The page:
Not Much to Say II

Even less to say. Necktie is an older Talbott Best of class. I decided to give it a go paired up with my TM Lewin St. James cutaway collar, thinking it would produce a substantial enough four-in-hand to fill the tie space. I’d say the experiment was fairly successful.


Not Much to Say

Part of the reason it took a while to get this one and the next one up is that there’s really not much to say. Pretty standard stuff. Not that many of the others that I’ve posted are incredibly out of the norm.

This particular necktie is a XMI Platinum. Not a bad tie at all in its day but it is a dated, wide tie. I can’t imagine the knot this one would produce if tied in anything more substantial than the four-in-hand pictured here. The pattern is pretty timeless in its simplicity. I really should look into skinying up some of my older neckwear.

Riddle Me This

Both left and right images are a four-in-hand knot. The one on the left is how I normally tie my tie. What’s different, you might ask. Simple. With the knot on the left I started with the blade (apron) or wide end on my left. With the one on the right, I started with it on the right. The knot was formed in exactly the same place on the length of the tie but the one on the right is noticeably more asymmetrical. I’m one that likes my knots a little asymmetrical but the one on the right is a little too much.

It’s not the tie itself. I’ve done this with several neckties over the years. Just for grins. So what is it? The bias? I honestly don’t know.

I tried a similar experiment with a Half Windsor knot too:

Here’s the deal – with the Half Windsor I start with the wide end on the right but the way I tie it the blade’s last pass across the front is still from left to right. It’s less noticeable with a Half Windsor knot but there is a bit more asymmetricity there. (Is that a word? Firefox doesn’t think so.) In fact, from now on, if I decide to dimple a Half-Windsor instead of a Four-in-Hand, I will start with the blade on the left instead of the right.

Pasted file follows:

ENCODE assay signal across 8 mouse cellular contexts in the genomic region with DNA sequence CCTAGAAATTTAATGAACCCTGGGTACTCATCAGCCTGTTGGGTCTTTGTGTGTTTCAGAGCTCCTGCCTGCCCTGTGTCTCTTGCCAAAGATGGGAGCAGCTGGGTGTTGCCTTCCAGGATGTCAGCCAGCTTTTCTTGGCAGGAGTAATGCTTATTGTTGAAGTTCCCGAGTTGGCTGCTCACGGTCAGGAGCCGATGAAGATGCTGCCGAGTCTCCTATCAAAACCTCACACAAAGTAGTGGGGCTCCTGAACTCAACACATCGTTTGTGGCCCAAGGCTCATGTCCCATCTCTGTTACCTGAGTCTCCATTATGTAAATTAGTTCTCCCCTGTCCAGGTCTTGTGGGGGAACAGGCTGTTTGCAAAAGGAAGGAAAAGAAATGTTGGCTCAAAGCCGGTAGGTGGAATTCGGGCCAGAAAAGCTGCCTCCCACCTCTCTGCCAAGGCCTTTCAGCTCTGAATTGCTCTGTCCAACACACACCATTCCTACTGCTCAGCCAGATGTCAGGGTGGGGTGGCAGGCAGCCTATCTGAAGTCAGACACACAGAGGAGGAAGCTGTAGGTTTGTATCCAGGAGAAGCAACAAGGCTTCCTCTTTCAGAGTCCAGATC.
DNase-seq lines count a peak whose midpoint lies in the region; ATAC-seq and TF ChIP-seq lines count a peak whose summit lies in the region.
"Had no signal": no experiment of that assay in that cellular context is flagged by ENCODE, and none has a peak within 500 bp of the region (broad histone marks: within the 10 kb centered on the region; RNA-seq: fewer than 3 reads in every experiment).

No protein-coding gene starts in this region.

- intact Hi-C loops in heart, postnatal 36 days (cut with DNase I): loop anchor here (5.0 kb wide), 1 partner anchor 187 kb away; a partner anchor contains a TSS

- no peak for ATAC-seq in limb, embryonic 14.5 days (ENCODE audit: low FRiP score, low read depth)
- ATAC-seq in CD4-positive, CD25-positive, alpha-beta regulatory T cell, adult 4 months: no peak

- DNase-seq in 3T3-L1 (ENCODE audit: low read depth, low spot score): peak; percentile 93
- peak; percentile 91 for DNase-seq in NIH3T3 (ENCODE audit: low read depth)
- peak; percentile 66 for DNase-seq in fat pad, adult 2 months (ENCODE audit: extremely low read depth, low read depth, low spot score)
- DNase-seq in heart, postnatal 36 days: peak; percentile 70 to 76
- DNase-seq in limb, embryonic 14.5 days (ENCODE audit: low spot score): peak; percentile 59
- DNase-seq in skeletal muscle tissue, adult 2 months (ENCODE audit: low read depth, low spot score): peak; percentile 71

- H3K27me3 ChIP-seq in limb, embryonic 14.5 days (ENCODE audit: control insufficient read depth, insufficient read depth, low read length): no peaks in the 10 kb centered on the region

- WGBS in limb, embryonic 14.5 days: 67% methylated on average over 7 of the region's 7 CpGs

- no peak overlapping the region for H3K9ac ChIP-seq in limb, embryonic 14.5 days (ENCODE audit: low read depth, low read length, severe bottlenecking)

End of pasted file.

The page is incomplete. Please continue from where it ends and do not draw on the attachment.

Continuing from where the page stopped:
There are two ways to tie a Half Windsor knot, according to Method 1 and Method2. As I said, I use Method 1 but I used to begin with the wide end on my right. I am a bit left handed for some things and a bit right handed for others. Maybe that’s why I’ve always switched up the beginning side for the blade depending on which knot I was tying. I can find no other name for Method 1 but Method 2 is the more conventional way of tying a Half Windsor. Brooks Brothers site says that’s the way to tie it. Who am I to argue with them?

Anyways, a bonus Sunday post. This was my church getup today. Usually I just recycle my Sunday combination sometime during the week. I decided to try a Sunday post since I will not be knotted up for Memorial Day. My thoughts and prayers with those who have fallen, their families and friends, and those yet in harm’s way.


I’ve read here and there that black and blue combinations are verboten. The the necktie said I could do it so I did. This is another older, fat tie from Jos Bank and has a nifty swirly, flowery vine subtly woven into the design.

I know I’ve mentioned the taper in the blade of ties before. I decided to do a little comparison today. Hence this picture:

Hopefully with that picture, it’s clear what I mean by taper. The bottom tie is about 3/8″ wider than the one on top yet in the area where the each would be knotted, they are approximately the same width. The end result is that each knots very similarly but the top tie is a much more stylish, skinny. Or something.

Adding to the Mix

I started out with strictly yellow flavored neckwear paired with blue gingham shirts. It wasn’t long before I tried a gray and blue stripe, a red, patterned tie and finally a red, striped tie. From my beginning with gingham shirts I have liked them paired with a large paisley necktie. Today I finally paired one with a red, paisley one. The pocket square is also a red paisley but solid colored with the pattern woven into it. Makes me wonder how a similarly fashioned tie would work with this shirt.